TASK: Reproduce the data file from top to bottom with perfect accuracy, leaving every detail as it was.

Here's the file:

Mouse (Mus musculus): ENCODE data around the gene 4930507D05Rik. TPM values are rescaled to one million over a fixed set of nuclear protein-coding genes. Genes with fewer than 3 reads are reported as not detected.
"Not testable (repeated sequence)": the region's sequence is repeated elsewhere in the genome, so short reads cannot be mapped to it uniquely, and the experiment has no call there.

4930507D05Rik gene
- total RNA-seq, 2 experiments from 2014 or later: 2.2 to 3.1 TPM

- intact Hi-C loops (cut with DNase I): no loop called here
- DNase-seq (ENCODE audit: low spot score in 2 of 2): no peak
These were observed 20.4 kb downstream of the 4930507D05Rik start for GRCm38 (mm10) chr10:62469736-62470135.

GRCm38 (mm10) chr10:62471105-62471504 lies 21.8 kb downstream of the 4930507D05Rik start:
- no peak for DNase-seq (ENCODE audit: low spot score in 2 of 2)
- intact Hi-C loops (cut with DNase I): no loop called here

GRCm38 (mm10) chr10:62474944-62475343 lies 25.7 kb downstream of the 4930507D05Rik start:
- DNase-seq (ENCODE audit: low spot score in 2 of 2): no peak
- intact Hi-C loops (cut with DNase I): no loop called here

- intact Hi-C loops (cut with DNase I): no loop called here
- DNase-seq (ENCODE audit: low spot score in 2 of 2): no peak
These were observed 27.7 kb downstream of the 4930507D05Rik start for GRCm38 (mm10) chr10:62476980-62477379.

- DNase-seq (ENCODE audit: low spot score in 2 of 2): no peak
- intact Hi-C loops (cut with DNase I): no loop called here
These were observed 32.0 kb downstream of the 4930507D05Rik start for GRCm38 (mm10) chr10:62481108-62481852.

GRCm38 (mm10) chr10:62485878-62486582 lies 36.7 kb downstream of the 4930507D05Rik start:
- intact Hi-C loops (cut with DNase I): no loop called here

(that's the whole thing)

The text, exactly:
Mouse (Mus musculus): ENCODE data around the gene 4930507D05Rik. TPM values are rescaled to one million over a fixed set of nuclear protein-coding genes. Genes with fewer than 3 reads are reported as not detected.
"Not testable (repeated sequence)": the region's sequence is repeated elsewhere in the genome, so short reads cannot be mapped to it uniquely, and the experiment has no call there.

4930507D05Rik gene
- total RNA-seq, 2 experiments from 2014 or later: 2.2 to 3.1 TPM

- intact Hi-C loops (cut with DNase I): no loop called here
- DNase-seq (ENCODE audit: low spot score in 2 of 2): no peak
These were observed 20.4 kb downstream of the 4930507D05Rik start for GRCm38 (mm10) chr10:62469736-62470135.

GRCm38 (mm10) chr10:62471105-62471504 lies 21.8 kb downstream of the 4930507D05Rik start:
- no peak for DNase-seq (ENCODE audit: low spot score in 2 of 2)
- intact Hi-C loops (cut with DNase I): no loop called here

GRCm38 (mm10) chr10:62474944-62475343 lies 25.7 kb downstream of the 4930507D05Rik start:
- DNase-seq (ENCODE audit: low spot score in 2 of 2): no peak
- intact Hi-C loops (cut with DNase I): no loop called here

- intact Hi-C loops (cut with DNase I): no loop called here
- DNase-seq (ENCODE audit: low spot score in 2 of 2): no peak
These were observed 27.7 kb downstream of the 4930507D05Rik start for GRCm38 (mm10) chr10:62476980-62477379.

- DNase-seq (ENCODE audit: low spot score in 2 of 2): no peak
- intact Hi-C loops (cut with DNase I): no loop called here
These were observed 32.0 kb downstream of the 4930507D05Rik start for GRCm38 (mm10) chr10:62481108-62481852.

GRCm38 (mm10) chr10:62485878-62486582 lies 36.7 kb downstream of the 4930507D05Rik start:
- intact Hi-C loops (cut with DNase I): no loop called here